California Park and Recreation Departments Fall Short on Gender Equity

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New Report Shows Lack of Compliance with AB 2404 in Community Youth Athletics
Contact: 
Sara Feldman
Legal Aid Society-Employment Law Center
415-593-0096
sfeldman@las-elc.org
Sheilagh Polk
Coaching Corps
510-496-5101
sheilaghp@coachingcorps.org
Jane H. Adams
California Park & Recreation Society
916-665-2777
jane@cprs.org
November 19, 2013
San Francisco, CA.

In the newly released California Park and Recreation Gender Equity in Community Sports Report, Fair Play for Girls in Sports (a project of the Legal Aid Society-Employment Law Center), Coaching Corps, and the California Park & Recreation Society (CPRS), found that California park and recreation departments generally perceive that community youth sports are gender equitable, yet nearly half of the state’s departments are not tracking participants’ gender in programming.  Nonetheless, park and recreation departments are open to receiving training so they may achieve gender equity under the law. 

AB 2404, the first law of its kind in the country, mandates gender equity in community youth athletic programs.  For the first time since passage of the law in 2004, information is now available through the Report to measure how park and recreation departments are implementing the law. Preliminary findings indicate serious gaps remain in gender equity, leaving girls without the same access to athletic opportunities, facilities, and resources enjoyed by boys.

Specifically, the report shows that, while park and recreation staff generally believe that equity exists between boys and girls in sports programming, only 51.9% of respondents report that their department tracks participant gender in their youth sport programs, a key mechanism for ensuring equality. Additionally, very few respondents (less than 12%) reported receiving any training on AB 2404, despite the law being in effect for almost a decade.  Both tracking and training are necessary for compliance with the law—essential first steps toward ensuring gender equity in community athletic programs.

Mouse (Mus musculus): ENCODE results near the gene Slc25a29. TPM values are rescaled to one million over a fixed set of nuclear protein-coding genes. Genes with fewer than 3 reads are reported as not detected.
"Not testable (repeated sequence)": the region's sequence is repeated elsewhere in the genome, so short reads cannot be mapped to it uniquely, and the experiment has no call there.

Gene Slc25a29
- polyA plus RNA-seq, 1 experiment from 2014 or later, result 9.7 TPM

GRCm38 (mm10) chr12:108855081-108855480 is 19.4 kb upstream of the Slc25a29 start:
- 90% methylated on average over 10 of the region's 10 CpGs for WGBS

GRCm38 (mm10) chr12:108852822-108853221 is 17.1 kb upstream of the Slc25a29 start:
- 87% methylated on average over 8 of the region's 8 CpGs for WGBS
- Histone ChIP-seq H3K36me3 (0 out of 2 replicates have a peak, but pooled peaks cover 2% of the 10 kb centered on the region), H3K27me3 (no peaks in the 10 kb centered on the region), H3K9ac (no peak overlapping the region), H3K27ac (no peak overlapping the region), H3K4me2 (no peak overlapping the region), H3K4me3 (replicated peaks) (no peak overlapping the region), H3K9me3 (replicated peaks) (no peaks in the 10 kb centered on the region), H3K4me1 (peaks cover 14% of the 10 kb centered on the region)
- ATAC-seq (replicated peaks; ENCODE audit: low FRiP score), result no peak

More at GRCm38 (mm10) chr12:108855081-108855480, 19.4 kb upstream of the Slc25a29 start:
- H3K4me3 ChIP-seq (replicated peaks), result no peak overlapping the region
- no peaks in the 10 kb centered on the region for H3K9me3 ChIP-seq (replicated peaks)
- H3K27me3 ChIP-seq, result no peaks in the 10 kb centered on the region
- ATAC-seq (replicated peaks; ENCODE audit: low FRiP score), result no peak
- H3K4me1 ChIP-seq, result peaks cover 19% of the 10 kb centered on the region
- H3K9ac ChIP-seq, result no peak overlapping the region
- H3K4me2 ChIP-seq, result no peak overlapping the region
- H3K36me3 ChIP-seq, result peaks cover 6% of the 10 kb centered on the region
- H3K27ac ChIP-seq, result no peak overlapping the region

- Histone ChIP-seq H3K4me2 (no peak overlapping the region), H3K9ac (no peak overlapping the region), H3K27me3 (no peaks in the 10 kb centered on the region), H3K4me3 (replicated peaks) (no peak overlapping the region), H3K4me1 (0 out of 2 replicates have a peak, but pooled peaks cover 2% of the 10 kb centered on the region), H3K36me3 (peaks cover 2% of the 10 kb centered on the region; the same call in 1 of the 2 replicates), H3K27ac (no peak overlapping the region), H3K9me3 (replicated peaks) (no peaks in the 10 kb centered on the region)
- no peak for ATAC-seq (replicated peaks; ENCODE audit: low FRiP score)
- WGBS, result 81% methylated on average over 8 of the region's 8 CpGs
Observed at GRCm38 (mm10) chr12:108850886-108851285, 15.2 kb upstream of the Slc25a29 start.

Girls who play sports are more likely to graduate from high school and college, live healthier lives, develop leadership skills, and succeed in the workplace. This is particularly true for low-income girls who may not have access to school teams and private club sports.  Given these known benefits, girls need sports opportunities in their neighborhood park and recreation departments.  

While great strides have been made in school athletic programs through Title IX (the federal law requiring gender equity in public education and athletics), local park and recreation departments still have considerable work to do to ensure equal access.  

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Legal Aid Society-Employment Law Center
LAS-ELC, founded in 1916, protects the rights and economic self-sufficiency of working poor people by providing a wide range of free legal services and by engaging in policy advocacy, public education, and technical assistance on behalf of low-income workers and their communities.  LAS-ELC addresses the full spectrum of employment-related issues for our clients, such as unpaid wages; denial of family and medical leave; denial of disability accommodations; and discrimination on the basis of race, national origin, immigration status, language, gender, sexual orientation, or disability.

Fair Play for Girls in Sports, a project of LAS-ELC, promotes the health, well-being, education, and future employment opportunities of girls in grades K–12 by ensuring sports programs provided by public schools and park and recreation departments afford girls equal athletic opportunities as required by Title IX and California state law AB 2404. For more information please visit Fair Play for Girls in Sports.

Coaching Corps